Similarly with the proposals to control alcohol supply to teenagers that Kenny MacAskill is bringing forward.  All of the opposition parties combined to defeat them last week, and this week I’ve again received messages from people whose lives are being made a misery by drunken teenagers asking us to carry on driving at this.  There must be other communities the length and breadth of Scotland suffering the same problems.  Action is needed, and I’m proud to be part of a political party that is prepared to take that action, to seek to break the teenage fascination with losing control through alcohol, and to make Scotland a better place to live.

Something which runs parallel, I suppose, to that desire to help people and make Scotland a better place was my visit on Friday to the Samaritans on their Open Day.  I was there to see how they run the operation in Hamilton and get some indication of the contribution made to society by these people who willingly give up their own time to make other people’s lives a little better.  It’s a humbling experience.  People who find themselves staring into a future they cannot face have, at least, one more hope.

We as a society owe a debt of gratitude to those who volunteer for the Samaritans and a duty to observe that the country is a better place as a result of their dedication to what must at times be a harrowing occupation, at times an uplifting experience, sometimes a fulfilling experience, sometimes a draining experience, but always an exhausting experience.  Through it all, these volunteers seem to sail with some degree of inner tranquillity which I can but admire and with a determination to make a difference.  I salute them all.

Carers of a different kind as well this week, a conference carers in the County Building.  The SNP has done a bit as a Government to make the lives of carers a little easier and I’m looking for ways in which we can do more.  Money, as always, can be doled out if it is  available, and I’ve no doubt that we’ll continue to look for ways to get money to carers, but there’s more needs to be looked at – the respite care offered and whether we can improve it, for example, and the in-home support for carers and those they care for as well.  Someone once said that you can judge a society by the way it treats its prisoners.  I’d like to think that you can judge a society equally well by the way it treats those who need help and support.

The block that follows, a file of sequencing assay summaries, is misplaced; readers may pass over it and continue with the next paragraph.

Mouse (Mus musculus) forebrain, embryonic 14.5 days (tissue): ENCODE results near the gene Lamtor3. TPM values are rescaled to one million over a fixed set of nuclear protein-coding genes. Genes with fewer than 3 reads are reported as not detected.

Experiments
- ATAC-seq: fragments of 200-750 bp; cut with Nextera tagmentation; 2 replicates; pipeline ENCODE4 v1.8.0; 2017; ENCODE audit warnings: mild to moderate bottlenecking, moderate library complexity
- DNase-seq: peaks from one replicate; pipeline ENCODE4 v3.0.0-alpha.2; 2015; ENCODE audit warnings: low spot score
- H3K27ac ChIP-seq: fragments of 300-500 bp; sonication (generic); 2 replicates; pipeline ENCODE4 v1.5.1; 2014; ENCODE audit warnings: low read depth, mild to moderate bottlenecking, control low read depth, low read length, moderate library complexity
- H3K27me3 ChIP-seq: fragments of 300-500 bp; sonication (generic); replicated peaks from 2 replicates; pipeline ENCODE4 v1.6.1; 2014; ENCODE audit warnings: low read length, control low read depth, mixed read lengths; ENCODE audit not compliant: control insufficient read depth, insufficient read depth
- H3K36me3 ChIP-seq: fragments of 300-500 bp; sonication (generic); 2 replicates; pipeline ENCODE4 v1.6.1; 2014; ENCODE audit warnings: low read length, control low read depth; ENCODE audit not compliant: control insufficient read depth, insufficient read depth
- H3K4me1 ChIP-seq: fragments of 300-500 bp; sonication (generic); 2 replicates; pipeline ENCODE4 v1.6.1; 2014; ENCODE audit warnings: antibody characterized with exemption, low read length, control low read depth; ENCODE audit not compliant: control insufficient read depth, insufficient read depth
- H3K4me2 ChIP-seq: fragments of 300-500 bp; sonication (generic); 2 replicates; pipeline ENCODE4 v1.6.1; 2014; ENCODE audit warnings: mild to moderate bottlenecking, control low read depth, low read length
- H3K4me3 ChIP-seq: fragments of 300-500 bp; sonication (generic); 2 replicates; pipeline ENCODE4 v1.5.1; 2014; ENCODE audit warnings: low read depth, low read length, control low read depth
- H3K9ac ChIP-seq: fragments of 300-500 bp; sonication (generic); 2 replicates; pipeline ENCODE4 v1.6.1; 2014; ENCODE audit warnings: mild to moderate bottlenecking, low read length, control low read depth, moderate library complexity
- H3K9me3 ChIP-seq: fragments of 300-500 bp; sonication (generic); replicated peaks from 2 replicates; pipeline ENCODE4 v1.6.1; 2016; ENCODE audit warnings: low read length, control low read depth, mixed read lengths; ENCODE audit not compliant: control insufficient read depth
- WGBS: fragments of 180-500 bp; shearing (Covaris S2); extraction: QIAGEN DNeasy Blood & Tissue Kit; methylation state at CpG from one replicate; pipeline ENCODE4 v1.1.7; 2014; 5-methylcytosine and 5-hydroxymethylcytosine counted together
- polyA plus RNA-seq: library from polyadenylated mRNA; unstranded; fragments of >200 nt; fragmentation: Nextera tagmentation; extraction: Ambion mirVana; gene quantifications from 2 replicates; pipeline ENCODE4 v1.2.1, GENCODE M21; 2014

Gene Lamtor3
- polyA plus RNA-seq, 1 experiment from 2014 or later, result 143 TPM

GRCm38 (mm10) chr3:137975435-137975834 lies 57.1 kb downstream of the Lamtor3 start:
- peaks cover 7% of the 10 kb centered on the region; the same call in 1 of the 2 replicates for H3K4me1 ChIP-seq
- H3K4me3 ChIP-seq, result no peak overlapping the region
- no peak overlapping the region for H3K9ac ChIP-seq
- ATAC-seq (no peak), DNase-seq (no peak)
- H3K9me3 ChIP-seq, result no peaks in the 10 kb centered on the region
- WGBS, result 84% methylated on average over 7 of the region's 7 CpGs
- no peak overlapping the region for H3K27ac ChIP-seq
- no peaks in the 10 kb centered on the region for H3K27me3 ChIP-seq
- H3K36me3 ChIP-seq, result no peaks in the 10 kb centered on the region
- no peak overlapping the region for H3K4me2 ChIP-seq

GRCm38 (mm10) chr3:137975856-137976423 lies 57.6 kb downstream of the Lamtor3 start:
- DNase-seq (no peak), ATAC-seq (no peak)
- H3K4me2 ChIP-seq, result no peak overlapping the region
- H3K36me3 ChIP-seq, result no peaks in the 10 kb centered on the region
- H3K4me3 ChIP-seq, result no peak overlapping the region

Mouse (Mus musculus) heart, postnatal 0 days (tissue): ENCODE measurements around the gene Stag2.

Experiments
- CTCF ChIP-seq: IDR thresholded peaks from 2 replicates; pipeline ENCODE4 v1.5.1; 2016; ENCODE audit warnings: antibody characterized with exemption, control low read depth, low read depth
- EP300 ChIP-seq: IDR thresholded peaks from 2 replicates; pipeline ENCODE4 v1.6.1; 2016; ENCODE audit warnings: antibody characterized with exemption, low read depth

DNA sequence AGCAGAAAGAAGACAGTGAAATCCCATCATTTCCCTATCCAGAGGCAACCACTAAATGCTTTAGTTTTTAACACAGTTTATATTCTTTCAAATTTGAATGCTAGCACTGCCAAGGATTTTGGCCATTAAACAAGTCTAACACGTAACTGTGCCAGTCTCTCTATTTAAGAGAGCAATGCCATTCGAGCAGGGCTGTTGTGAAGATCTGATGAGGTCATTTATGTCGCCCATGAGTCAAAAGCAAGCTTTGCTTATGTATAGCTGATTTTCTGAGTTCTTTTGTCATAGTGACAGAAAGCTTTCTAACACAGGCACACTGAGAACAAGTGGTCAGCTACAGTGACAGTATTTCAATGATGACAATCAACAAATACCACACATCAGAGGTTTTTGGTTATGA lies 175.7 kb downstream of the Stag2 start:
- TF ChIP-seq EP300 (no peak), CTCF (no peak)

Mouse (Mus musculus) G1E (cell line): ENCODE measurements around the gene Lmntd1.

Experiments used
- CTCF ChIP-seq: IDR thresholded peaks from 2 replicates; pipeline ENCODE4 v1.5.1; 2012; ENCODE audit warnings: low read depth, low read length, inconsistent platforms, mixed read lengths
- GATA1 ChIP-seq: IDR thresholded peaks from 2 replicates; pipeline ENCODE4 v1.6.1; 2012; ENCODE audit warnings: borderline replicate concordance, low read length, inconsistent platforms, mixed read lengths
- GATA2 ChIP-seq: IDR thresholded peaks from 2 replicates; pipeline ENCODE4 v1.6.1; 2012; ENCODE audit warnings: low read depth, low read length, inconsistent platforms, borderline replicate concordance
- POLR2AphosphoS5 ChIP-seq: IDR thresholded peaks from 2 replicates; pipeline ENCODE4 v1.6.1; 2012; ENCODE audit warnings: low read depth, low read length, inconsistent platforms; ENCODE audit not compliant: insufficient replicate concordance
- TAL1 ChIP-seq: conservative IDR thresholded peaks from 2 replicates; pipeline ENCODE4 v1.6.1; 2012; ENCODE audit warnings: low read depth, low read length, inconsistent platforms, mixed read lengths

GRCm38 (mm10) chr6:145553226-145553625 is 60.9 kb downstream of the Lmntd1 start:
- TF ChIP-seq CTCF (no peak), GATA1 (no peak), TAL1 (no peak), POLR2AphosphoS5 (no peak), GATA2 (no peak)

There were two fun events I had the privilege of attending on Sunday.  I was at the Hamilton Sports Council Fun Run in the morning to see a lot of fit and happy people enjoying themselves.  I would, of course, have got involved and run myself except I forgot my running shoes – honestly!

Meeting all the winners was a real pleasure and I’m happy to report that I think that there may be a star or two of the future lurking about in that exalted company. I’ve added a few pictures to give you an idea of who to look out for in the future.


Left: Boys 1k event winners and Right: Girls 1k event winners


And the 5k event winners

In the afternoon I was delighted to be the guest of the Haven at the ‘ladies lunch’.  The Haven provides a range of services for families and their carers who are coping with life-limiting illness and diseases such as cancer and Motor Neurone Disease, and I’m happy to help them out when I can. Dr Dunne and all her staff should be eceptionally proud of the quality service they provide.